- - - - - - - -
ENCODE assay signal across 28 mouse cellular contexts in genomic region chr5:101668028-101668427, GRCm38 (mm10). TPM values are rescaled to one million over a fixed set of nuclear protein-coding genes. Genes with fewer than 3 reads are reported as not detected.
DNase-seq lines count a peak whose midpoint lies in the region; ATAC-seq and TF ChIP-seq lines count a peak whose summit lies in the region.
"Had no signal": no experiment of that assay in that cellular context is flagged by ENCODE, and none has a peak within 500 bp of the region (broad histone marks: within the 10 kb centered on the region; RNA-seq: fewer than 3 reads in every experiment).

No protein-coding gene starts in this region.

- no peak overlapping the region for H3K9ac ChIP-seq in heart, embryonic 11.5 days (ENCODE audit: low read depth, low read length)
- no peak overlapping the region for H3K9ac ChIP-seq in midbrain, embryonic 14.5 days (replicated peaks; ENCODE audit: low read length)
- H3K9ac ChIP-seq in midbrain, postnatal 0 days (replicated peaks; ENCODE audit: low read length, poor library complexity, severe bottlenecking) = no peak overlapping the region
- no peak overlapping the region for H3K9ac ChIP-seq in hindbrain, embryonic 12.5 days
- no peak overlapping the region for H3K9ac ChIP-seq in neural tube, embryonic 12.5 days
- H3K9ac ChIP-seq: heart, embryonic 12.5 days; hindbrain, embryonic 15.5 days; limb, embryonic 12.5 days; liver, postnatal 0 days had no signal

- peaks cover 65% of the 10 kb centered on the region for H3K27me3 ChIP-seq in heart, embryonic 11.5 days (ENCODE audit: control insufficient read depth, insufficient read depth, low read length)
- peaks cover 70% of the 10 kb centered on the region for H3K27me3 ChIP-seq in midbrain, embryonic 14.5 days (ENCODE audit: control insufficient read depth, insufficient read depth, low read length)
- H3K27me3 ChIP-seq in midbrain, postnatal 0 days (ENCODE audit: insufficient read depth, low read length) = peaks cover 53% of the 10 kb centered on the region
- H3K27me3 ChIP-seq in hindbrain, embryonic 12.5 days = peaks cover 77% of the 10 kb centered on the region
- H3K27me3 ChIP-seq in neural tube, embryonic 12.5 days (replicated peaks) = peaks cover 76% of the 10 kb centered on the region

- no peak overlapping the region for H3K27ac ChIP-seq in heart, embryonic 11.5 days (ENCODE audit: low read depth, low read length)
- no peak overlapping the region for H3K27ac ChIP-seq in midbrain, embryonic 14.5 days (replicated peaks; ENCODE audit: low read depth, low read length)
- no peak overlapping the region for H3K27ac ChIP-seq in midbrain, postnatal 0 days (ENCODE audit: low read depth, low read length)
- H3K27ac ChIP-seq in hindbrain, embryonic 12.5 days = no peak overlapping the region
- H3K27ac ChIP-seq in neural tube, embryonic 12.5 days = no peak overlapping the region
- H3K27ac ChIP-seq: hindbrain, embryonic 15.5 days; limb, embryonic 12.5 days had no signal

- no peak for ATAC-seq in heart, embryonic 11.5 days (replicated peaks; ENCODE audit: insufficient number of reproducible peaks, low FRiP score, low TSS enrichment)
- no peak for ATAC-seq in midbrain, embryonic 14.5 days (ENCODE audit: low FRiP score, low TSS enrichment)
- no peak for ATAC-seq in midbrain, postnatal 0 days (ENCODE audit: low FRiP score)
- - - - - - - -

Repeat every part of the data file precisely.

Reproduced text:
ENCODE assay signal across 28 mouse cellular contexts in genomic region chr5:101668028-101668427, GRCm38 (mm10). TPM values are rescaled to one million over a fixed set of nuclear protein-coding genes. Genes with fewer than 3 reads are reported as not detected.
DNase-seq lines count a peak whose midpoint lies in the region; ATAC-seq and TF ChIP-seq lines count a peak whose summit lies in the region.
"Had no signal": no experiment of that assay in that cellular context is flagged by ENCODE, and none has a peak within 500 bp of the region (broad histone marks: within the 10 kb centered on the region; RNA-seq: fewer than 3 reads in every experiment).

No protein-coding gene starts in this region.

- no peak overlapping the region for H3K9ac ChIP-seq in heart, embryonic 11.5 days (ENCODE audit: low read depth, low read length)
- no peak overlapping the region for H3K9ac ChIP-seq in midbrain, embryonic 14.5 days (replicated peaks; ENCODE audit: low read length)
- H3K9ac ChIP-seq in midbrain, postnatal 0 days (replicated peaks; ENCODE audit: low read length, poor library complexity, severe bottlenecking) = no peak overlapping the region
- no peak overlapping the region for H3K9ac ChIP-seq in hindbrain, embryonic 12.5 days
- no peak overlapping the region for H3K9ac ChIP-seq in neural tube, embryonic 12.5 days
- H3K9ac ChIP-seq: heart, embryonic 12.5 days; hindbrain, embryonic 15.5 days; limb, embryonic 12.5 days; liver, postnatal 0 days had no signal

- peaks cover 65% of the 10 kb centered on the region for H3K27me3 ChIP-seq in heart, embryonic 11.5 days (ENCODE audit: control insufficient read depth, insufficient read depth, low read length)
- peaks cover 70% of the 10 kb centered on the region for H3K27me3 ChIP-seq in midbrain, embryonic 14.5 days (ENCODE audit: control insufficient read depth, insufficient read depth, low read length)
- H3K27me3 ChIP-seq in midbrain, postnatal 0 days (ENCODE audit: insufficient read depth, low read length) = peaks cover 53% of the 10 kb centered on the region
- H3K27me3 ChIP-seq in hindbrain, embryonic 12.5 days = peaks cover 77% of the 10 kb centered on the region
- H3K27me3 ChIP-seq in neural tube, embryonic 12.5 days (replicated peaks) = peaks cover 76% of the 10 kb centered on the region

- no peak overlapping the region for H3K27ac ChIP-seq in heart, embryonic 11.5 days (ENCODE audit: low read depth, low read length)
- no peak overlapping the region for H3K27ac ChIP-seq in midbrain, embryonic 14.5 days (replicated peaks; ENCODE audit: low read depth, low read length)
- no peak overlapping the region for H3K27ac ChIP-seq in midbrain, postnatal 0 days (ENCODE audit: low read depth, low read length)
- H3K27ac ChIP-seq in hindbrain, embryonic 12.5 days = no peak overlapping the region
- H3K27ac ChIP-seq in neural tube, embryonic 12.5 days = no peak overlapping the region
- H3K27ac ChIP-seq: hindbrain, embryonic 15.5 days; limb, embryonic 12.5 days had no signal

- no peak for ATAC-seq in heart, embryonic 11.5 days (replicated peaks; ENCODE audit: insufficient number of reproducible peaks, low FRiP score, low TSS enrichment)
- no peak for ATAC-seq in midbrain, embryonic 14.5 days (ENCODE audit: low FRiP score, low TSS enrichment)
- no peak for ATAC-seq in midbrain, postnatal 0 days (ENCODE audit: low FRiP score)